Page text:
Mosaic partial deletion of the PTEN gene in a patient with Cowden syndrome.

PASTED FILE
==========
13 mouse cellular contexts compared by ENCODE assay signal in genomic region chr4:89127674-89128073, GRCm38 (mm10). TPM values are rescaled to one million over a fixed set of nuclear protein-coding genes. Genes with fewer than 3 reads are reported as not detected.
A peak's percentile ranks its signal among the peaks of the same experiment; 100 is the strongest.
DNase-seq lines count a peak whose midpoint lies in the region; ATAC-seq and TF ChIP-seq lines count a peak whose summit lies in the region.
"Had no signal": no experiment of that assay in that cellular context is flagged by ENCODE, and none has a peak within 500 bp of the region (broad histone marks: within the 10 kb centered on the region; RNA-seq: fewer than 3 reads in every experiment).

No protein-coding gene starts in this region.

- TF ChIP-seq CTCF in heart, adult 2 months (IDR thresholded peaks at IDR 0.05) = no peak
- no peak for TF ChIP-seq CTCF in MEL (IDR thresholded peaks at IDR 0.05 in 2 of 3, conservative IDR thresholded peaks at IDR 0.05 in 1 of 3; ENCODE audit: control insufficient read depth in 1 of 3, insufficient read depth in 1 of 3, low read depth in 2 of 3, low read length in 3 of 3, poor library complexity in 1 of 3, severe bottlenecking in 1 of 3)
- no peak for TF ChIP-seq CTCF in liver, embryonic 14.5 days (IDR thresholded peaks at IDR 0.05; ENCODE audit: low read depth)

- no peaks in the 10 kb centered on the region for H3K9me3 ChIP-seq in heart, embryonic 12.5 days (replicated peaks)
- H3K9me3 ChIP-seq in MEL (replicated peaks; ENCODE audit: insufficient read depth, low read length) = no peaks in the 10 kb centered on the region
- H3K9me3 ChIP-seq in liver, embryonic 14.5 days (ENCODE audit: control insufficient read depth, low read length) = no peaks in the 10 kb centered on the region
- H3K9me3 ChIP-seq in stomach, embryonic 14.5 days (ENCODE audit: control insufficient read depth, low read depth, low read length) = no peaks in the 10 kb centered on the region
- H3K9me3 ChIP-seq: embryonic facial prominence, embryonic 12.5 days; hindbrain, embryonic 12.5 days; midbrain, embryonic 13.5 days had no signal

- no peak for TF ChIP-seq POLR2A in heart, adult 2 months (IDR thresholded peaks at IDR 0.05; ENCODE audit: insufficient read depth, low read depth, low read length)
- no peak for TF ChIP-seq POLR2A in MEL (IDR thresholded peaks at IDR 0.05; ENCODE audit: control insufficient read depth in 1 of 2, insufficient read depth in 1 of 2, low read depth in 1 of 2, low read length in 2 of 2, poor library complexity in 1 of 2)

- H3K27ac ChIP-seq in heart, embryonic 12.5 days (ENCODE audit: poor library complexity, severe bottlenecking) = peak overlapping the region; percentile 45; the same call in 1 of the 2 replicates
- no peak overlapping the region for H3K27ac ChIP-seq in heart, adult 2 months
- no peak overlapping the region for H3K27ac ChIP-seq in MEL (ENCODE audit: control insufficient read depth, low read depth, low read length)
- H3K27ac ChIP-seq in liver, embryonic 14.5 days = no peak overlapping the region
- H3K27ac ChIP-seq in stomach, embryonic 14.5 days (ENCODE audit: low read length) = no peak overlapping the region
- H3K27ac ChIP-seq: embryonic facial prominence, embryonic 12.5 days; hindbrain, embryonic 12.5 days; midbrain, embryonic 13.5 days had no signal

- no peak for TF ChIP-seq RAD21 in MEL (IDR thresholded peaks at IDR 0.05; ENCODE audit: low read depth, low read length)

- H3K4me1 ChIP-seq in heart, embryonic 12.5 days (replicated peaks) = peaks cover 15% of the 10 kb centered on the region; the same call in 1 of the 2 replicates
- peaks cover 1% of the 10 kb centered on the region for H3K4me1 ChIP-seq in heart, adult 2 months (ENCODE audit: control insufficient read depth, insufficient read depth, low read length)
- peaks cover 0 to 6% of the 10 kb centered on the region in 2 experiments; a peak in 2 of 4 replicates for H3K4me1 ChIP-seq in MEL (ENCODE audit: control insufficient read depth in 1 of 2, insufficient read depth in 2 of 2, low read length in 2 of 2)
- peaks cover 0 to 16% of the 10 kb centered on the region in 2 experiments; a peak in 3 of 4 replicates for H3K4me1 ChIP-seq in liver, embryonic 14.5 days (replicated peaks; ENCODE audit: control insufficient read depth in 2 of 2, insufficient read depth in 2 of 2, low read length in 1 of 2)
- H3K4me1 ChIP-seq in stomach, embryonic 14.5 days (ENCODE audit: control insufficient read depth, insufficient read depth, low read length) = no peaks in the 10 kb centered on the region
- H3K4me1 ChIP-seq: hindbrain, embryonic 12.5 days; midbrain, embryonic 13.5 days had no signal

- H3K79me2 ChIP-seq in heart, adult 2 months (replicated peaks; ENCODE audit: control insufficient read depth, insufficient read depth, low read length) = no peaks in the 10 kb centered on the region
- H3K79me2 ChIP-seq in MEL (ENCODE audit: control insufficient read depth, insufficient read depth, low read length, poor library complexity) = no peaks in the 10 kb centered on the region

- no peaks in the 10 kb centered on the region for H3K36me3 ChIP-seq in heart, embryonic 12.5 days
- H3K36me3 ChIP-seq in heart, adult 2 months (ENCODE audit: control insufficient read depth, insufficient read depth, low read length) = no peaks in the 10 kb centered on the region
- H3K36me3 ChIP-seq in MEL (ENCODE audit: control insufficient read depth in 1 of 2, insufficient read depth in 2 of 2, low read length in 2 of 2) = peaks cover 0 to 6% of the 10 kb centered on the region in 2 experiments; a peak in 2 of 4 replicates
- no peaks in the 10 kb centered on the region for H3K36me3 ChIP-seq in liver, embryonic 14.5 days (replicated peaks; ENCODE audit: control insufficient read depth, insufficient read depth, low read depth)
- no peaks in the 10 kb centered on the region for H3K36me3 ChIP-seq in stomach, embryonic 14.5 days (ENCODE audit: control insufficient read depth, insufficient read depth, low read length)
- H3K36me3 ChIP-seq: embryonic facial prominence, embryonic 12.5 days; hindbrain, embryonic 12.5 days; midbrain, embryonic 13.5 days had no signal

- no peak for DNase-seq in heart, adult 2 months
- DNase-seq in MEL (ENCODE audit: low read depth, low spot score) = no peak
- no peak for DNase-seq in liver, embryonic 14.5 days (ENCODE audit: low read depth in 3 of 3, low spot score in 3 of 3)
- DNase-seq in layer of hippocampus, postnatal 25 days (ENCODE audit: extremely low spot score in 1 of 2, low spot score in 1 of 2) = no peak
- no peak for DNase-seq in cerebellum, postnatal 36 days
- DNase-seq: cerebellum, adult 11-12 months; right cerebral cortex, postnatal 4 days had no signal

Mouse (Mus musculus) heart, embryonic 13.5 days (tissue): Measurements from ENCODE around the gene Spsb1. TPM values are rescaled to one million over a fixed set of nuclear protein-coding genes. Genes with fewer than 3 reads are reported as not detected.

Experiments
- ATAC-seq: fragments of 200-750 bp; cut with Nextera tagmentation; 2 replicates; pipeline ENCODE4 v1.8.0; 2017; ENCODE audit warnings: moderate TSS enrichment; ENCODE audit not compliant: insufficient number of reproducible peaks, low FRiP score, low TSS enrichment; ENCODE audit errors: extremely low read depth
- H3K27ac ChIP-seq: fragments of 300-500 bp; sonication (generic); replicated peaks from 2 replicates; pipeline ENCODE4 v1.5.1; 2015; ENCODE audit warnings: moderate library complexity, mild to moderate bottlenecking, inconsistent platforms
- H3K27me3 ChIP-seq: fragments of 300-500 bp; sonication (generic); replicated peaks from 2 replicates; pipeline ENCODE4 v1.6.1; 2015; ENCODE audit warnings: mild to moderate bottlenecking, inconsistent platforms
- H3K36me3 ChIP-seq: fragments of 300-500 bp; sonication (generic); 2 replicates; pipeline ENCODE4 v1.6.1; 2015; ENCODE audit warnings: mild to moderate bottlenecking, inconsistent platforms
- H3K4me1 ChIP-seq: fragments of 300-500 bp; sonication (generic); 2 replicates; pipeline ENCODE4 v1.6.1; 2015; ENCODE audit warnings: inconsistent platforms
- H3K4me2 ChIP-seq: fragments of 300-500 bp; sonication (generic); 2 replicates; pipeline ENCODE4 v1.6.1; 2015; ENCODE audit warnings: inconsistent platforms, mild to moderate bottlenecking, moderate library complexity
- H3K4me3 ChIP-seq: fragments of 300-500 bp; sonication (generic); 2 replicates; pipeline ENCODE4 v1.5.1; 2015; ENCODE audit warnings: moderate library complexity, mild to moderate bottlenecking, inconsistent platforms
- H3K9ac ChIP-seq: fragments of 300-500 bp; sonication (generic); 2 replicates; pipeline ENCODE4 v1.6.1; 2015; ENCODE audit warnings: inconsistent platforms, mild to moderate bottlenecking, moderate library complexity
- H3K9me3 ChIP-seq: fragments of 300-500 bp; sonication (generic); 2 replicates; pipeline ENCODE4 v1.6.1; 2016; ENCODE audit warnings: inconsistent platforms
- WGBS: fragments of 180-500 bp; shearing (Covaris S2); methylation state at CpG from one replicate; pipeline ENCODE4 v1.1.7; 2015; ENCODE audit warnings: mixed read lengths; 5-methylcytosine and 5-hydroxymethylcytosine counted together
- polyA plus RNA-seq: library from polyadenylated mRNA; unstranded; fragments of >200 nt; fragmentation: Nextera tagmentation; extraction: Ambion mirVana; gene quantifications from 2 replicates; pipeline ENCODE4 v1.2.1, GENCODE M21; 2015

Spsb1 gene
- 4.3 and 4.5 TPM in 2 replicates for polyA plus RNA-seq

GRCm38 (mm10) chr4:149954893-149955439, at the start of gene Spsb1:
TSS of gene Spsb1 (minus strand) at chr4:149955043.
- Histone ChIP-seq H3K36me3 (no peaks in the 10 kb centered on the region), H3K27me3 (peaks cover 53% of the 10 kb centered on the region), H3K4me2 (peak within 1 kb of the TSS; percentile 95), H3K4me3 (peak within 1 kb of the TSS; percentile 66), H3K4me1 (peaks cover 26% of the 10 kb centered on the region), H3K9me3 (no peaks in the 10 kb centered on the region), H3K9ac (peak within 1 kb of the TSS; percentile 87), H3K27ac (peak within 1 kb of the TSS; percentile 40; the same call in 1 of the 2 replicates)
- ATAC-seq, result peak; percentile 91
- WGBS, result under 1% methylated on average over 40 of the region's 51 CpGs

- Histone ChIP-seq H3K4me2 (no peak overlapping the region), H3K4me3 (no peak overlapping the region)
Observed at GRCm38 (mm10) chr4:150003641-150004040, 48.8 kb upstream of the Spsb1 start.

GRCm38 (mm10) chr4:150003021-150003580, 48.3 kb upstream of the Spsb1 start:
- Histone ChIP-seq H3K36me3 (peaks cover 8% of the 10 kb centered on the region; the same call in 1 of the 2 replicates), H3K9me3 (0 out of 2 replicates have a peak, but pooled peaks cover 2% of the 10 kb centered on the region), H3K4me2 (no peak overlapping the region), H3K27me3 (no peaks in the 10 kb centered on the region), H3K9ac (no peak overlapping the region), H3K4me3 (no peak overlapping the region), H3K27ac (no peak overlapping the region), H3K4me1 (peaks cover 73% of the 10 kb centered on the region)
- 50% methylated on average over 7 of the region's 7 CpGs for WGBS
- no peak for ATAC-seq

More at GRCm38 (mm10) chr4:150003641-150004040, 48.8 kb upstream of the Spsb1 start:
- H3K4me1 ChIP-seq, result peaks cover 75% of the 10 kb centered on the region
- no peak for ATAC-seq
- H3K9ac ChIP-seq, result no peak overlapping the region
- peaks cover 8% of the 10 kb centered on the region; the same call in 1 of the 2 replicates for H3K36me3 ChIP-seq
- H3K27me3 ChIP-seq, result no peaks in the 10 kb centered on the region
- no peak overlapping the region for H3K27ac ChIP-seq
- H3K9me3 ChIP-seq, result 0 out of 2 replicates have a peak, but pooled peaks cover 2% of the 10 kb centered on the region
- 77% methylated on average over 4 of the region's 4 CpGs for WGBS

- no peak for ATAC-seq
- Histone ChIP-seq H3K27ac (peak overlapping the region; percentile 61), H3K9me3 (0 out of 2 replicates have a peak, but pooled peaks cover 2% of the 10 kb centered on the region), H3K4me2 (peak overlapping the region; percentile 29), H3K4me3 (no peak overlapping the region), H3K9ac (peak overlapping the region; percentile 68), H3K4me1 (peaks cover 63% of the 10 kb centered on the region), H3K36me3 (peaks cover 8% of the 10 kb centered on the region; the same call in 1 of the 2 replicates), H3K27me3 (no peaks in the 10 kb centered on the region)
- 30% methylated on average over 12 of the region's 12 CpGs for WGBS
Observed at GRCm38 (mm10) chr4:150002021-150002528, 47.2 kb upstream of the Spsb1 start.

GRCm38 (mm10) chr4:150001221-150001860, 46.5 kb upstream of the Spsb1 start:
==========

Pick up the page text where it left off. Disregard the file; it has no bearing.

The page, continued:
Cowden syndrome is an autosomal dominant condition caused by pathogenic mutations in the phosphatase and tensin homolog (PTEN) gene. Only a small proportion of identified pathogenic mutations have been reported to be large deletions and rearrangements. We report on a female patient with a previous history of breast ductal carcinoma in situ who presented to our institution for management of gastrointestinal hamartomatous polyposis. Although several neoplastic predisposition syndromes were considered, genetic evaluation determined that the patient met clinical diagnostic criteria for Cowden syndrome. Array-based comparative genomic hybridization was performed and revealed a mosaic partial deletion of the PTEN gene. Follow-up clinical history including bilateral thyroid nodules, dermatological findings, and a new primary "triple-negative" adenocarcinoma of the contralateral breast are discussed. We highlight the need for recognition and awareness of mosaicism as it may provide an explanation for variable phenotypic presentations and may alter the genetic counseling risk assessment of affected individuals and family members.